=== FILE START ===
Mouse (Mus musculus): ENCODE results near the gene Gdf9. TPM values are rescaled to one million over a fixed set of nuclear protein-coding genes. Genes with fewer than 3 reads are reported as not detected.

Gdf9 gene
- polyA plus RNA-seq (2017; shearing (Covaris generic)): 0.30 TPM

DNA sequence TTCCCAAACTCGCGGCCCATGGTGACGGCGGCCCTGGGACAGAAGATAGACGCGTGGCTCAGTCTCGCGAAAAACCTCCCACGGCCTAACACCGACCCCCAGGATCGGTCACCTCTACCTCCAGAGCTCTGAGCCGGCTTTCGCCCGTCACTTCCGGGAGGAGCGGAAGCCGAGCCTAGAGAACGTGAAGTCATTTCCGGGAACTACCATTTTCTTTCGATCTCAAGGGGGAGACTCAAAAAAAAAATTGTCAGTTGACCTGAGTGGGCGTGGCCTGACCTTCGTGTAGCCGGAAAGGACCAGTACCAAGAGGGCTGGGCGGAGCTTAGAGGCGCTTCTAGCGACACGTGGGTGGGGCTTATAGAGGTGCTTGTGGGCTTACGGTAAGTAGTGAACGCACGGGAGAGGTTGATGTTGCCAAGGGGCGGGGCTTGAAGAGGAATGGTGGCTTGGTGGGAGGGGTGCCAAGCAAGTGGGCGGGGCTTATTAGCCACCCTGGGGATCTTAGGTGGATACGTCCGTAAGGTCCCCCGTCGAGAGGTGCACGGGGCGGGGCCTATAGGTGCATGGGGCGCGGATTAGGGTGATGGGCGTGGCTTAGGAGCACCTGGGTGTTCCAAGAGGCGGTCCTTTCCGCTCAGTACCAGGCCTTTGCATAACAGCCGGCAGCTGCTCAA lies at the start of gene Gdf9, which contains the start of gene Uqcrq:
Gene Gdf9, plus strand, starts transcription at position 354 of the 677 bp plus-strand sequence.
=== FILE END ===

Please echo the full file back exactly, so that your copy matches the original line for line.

Mouse (Mus musculus): ENCODE results near the gene Gdf9. TPM values are rescaled to one million over a fixed set of nuclear protein-coding genes. Genes with fewer than 3 reads are reported as not detected.

Gdf9 gene
- polyA plus RNA-seq (2017; shearing (Covaris generic)): 0.30 TPM

DNA sequence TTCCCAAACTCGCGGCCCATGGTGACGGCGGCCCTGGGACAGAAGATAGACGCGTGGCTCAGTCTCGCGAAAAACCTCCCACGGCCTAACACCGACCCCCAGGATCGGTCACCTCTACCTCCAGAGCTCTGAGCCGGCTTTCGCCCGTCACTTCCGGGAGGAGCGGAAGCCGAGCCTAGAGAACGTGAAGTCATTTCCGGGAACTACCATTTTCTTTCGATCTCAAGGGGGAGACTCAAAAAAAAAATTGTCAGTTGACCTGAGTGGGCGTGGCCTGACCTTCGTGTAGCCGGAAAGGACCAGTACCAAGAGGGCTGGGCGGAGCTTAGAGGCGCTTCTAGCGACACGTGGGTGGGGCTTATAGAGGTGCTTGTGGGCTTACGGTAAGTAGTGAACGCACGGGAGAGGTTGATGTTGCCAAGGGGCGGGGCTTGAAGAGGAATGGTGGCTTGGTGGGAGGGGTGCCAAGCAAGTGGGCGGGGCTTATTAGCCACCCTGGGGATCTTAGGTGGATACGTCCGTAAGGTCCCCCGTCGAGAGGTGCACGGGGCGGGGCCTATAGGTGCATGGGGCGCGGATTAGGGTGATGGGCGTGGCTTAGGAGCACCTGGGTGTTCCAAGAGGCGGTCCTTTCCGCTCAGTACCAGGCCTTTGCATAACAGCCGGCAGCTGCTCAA lies at the start of gene Gdf9, which contains the start of gene Uqcrq:
Gene Gdf9, plus strand, starts transcription at position 354 of the 677 bp plus-strand sequence.